Moving the Past Into the Future With more than 22 historic buildings, the Charlotte Courthouse Square Historic District has been a designated National Historic Site since 1977. Nearly all of the historic properties on the town square in the county seat have been restored to their original appearance and adapted for modern uses. Among them are the recently renovated Collier House – a popular spot for special events – and the Hickerson Hotel, which is more than 150 years old. The venerable building is home to four businesses.

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A Fair To Remember Each September, about 50,000 people – mostly from Dickson County and surrounding counties – head to the 50-acre fairgrounds to enjoy the Dickson County Fair. Along with agricultural events, vendors and a carnival, the 86-year-old fair puts on one of the most popular demolition derbies in Tennessee each year. About 12,000 spectators come just to see the car wreck competition.

Way Above Par Top-notch golfing is easily found at three local courses. GreyStone Golf Club’s 18-hole course, opened in 1998, was designed by PGA Tour pro Mark McCumber. It has been pegged as one of Middle Tennessee’s finest daily-fee golf courses. The Montgomery Bell State Park Golf Course, an 18-hole, par 71 course in Burns, was built in 1973 and redesigned in 1988. Dickson Country Club is a private club featuring an 18-hole golf course with a driving range, practice putting green and a practice pitching green.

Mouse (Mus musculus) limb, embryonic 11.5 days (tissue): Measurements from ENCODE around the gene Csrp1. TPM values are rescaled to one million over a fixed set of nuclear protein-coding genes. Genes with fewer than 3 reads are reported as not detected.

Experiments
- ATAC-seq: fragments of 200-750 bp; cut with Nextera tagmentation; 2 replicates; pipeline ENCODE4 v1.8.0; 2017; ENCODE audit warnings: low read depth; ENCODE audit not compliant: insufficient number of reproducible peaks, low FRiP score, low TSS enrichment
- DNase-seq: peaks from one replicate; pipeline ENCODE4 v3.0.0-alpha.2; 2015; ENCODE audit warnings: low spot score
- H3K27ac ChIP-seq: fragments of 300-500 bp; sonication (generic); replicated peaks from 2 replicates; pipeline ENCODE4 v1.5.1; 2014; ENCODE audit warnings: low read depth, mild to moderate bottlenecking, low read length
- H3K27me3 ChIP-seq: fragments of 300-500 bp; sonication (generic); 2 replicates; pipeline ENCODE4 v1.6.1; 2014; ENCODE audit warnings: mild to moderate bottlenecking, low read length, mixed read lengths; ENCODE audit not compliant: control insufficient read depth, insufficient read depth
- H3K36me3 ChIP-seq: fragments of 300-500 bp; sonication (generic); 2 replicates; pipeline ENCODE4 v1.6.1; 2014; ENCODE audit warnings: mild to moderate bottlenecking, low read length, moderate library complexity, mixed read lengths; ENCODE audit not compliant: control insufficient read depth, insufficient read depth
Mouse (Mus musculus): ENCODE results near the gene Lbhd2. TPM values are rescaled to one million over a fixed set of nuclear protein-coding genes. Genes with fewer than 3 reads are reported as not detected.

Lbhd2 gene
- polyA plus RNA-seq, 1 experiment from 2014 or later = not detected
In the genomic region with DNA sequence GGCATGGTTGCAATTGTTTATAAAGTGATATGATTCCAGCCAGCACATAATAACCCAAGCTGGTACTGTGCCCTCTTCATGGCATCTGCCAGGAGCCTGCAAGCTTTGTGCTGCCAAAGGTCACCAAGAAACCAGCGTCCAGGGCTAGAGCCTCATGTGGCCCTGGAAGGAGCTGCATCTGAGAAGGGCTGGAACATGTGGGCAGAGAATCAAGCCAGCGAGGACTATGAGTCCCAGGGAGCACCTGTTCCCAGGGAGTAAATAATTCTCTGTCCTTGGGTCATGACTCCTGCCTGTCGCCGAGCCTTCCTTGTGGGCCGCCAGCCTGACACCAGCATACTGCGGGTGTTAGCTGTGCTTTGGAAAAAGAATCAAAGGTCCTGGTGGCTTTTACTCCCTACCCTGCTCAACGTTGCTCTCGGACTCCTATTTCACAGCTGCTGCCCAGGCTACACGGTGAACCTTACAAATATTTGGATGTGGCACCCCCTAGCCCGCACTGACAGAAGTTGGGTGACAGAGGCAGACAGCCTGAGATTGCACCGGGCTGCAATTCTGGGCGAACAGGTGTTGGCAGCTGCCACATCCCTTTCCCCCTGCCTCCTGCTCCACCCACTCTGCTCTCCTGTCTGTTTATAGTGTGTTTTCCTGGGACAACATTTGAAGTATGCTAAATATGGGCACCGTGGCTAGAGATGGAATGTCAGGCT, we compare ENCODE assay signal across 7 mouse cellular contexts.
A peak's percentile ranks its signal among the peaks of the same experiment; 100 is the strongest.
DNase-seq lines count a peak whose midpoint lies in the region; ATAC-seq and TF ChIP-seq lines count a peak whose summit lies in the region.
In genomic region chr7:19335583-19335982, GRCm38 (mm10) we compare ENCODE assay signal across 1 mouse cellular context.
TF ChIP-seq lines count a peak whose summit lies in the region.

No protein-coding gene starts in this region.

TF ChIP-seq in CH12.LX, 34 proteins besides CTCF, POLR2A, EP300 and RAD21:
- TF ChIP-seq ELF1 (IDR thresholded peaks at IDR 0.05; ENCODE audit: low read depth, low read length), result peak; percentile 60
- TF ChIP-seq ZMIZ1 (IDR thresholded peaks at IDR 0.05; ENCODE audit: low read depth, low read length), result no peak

Look Around Downtown No visit to Dickson is complete without a tour of the historic downtown area. Main Street is lined with independently owned businesses, and Civil War soldiers built the railroad that fronts the Historic Hotel Halbrook – now the Clement Railroad Hotel Museum. Also downtown is the War Memorial Building, one of only two Depression-era War Memorial Buildings in the state. Music lovers gather at the Grand Old Hatchery downtown every Saturday night for Vance Smith’s Grand Old Hatchery Music Show, which begins at 7 p.m.

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Now Showing in Our Video Gallery

Sit back and enjoy a preview of Dickson County amenities. Explore its landscapes, cultural offerings, food and fun. See its downtowns, neighborhoods, parks and attractions. Experience the history, hot spots and local happenings. Dickson County is rated L for Livability

imagesdickson.com


Almanac